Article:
any initial elimination of excess water, it may be found advantageous to connect the pipe 96 to the discharge end of the blower 14 and the intake end of this blower to the atmosphere so that'dry air is impelled upwardly into the chamber 41 with the result that this air is-expelled upwardly in relatively thinjets from between adjacent rollers onto fruit carried on these rollers. As the conveyor 13 would probably be used in this manner only where there were no drops of water on the fruit which might be whipped therefrom, the en-,
tire drying action would be by evaporation which would be very eifectiveowing to the narrow jets of air directed upwardly through the spaces between adjacent rollers 75 against the fruit carried thereon.
Owing to the fact that all faces of the fruit carried on the conveyer 13 are presented to view because of its constant rotation and lateral shifting to and fro, the conveyer 13 is' adapted to be used for sorting purposes. In fact, it might even be used for drying and sorting purposes at the same time, wherever it is not necessary that the fruit picked from the conveyer be entirely dry 1 when removed. In either case, where it is desired to use the conveyer 13 as a sorting conveyer, the cover 93 is removed from the place in which it is shown and sorters are stationed alongside the conveyer 13 to pick out a certain grade of fruit which it is desired to eliminate from the run.
Referring now to Figs. 5 and 6, an elevator 120 is here shown which is adapted to lift fruit from a treating tank 121 and deliver this onto the fruit runway 30 of the conveyor 12. The elevator 120 is of the inclined endless rotating roller type and has rollers 125 rotatably supported between a pair of chains 126 which are trained over sprockets 127 and 128 mounted respectively on shafts 129 and 130. The shaft 129 is joumalled in suitable bearings provided on side walls 134 of a housing 135,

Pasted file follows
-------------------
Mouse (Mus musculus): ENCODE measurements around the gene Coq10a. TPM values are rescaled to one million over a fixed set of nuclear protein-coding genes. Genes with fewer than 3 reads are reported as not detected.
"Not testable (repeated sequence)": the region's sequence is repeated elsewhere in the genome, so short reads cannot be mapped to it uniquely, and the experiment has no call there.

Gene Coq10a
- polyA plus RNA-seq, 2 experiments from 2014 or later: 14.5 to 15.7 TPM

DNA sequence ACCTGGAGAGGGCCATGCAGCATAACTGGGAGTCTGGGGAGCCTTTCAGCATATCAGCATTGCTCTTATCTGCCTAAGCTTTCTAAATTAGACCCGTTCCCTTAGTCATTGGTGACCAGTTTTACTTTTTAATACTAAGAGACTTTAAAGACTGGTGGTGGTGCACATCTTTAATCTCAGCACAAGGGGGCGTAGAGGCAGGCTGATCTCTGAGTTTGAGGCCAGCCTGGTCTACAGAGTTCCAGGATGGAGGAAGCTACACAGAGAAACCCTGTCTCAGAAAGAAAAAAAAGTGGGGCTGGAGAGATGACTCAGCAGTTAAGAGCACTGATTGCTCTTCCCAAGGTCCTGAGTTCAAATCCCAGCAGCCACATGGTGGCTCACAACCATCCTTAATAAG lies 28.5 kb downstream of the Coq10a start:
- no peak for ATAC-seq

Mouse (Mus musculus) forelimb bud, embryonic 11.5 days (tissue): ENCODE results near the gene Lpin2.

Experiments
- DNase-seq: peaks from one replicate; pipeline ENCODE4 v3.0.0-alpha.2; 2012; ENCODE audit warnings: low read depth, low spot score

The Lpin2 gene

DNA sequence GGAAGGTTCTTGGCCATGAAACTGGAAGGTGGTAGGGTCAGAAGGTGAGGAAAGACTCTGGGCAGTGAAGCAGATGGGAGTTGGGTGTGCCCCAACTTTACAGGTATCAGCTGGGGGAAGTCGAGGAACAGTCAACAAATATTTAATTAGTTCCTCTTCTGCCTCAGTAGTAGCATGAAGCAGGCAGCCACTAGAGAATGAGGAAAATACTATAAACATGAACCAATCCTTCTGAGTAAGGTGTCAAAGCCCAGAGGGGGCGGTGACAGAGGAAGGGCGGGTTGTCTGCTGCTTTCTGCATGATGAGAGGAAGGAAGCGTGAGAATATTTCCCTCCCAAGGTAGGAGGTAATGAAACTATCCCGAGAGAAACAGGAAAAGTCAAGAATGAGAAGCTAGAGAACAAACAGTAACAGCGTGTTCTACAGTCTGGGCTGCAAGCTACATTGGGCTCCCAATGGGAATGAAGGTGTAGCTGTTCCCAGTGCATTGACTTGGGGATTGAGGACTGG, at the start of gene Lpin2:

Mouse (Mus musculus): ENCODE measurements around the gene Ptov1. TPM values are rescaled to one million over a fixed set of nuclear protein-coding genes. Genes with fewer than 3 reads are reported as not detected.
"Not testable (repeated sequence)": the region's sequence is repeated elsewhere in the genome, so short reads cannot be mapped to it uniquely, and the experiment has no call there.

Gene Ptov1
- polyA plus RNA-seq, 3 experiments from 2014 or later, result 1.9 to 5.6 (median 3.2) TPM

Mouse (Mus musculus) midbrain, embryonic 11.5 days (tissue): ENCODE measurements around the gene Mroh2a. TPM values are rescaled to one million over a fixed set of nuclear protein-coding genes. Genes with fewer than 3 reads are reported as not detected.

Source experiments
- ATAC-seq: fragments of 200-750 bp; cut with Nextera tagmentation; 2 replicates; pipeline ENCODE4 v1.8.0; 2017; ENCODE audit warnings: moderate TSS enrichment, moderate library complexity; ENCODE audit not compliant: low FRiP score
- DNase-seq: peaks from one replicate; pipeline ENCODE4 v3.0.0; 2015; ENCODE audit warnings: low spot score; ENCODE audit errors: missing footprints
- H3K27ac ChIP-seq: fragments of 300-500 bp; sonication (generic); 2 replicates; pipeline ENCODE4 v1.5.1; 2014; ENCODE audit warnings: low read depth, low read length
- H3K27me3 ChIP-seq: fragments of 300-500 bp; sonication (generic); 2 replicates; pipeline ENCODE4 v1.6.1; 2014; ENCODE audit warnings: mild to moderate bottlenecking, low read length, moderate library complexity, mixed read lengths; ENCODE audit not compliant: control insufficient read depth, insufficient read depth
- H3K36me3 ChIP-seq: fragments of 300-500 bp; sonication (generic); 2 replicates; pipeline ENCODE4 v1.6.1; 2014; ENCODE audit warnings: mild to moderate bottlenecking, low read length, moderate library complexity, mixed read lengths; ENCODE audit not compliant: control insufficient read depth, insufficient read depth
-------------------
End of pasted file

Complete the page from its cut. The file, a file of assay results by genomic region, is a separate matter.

for the elevator 120. Suitable means (not shown) are provided for rotating the shaft 129 for driving the elevator 120. The shaft 130 is journalled in suitable bearings provided in the tank'121. The
. upper flight of the elevator 120 is provided with fruit guide members 138 and chain and roller tracks 140.
Lower portions 145 of the side walls 134 bulge 8 outwardlyto form passageways 146 around the outside of the guides 140. Extending downwardly from the guides 140 are a pair of inwardly inclined walls 148 which meet at their bottom edges and cooperate with the side wall portions 145, with walls 150 and 151, with a downward extension 152 of the drier wall 23, and with a floor 154 to form an .air chamber 155 which is in closed communication with the passages 146.
Opening into the chamber 155 is an exhaust pipe 160 of a blower 161. The blower 14 may be used for this purpose or the fan 161 may be an additional blower also extracting air from the air chamber 141 of the drier 10. In case the blower 14 is used to perform the functions of the blower 161, the blowing of air downwardly into the air chamber 40 would of course have to be omitted. This manner of operation is not preferable, but may be followed where a maximum drying capacity is not needed, as in the warmer seasons of the year.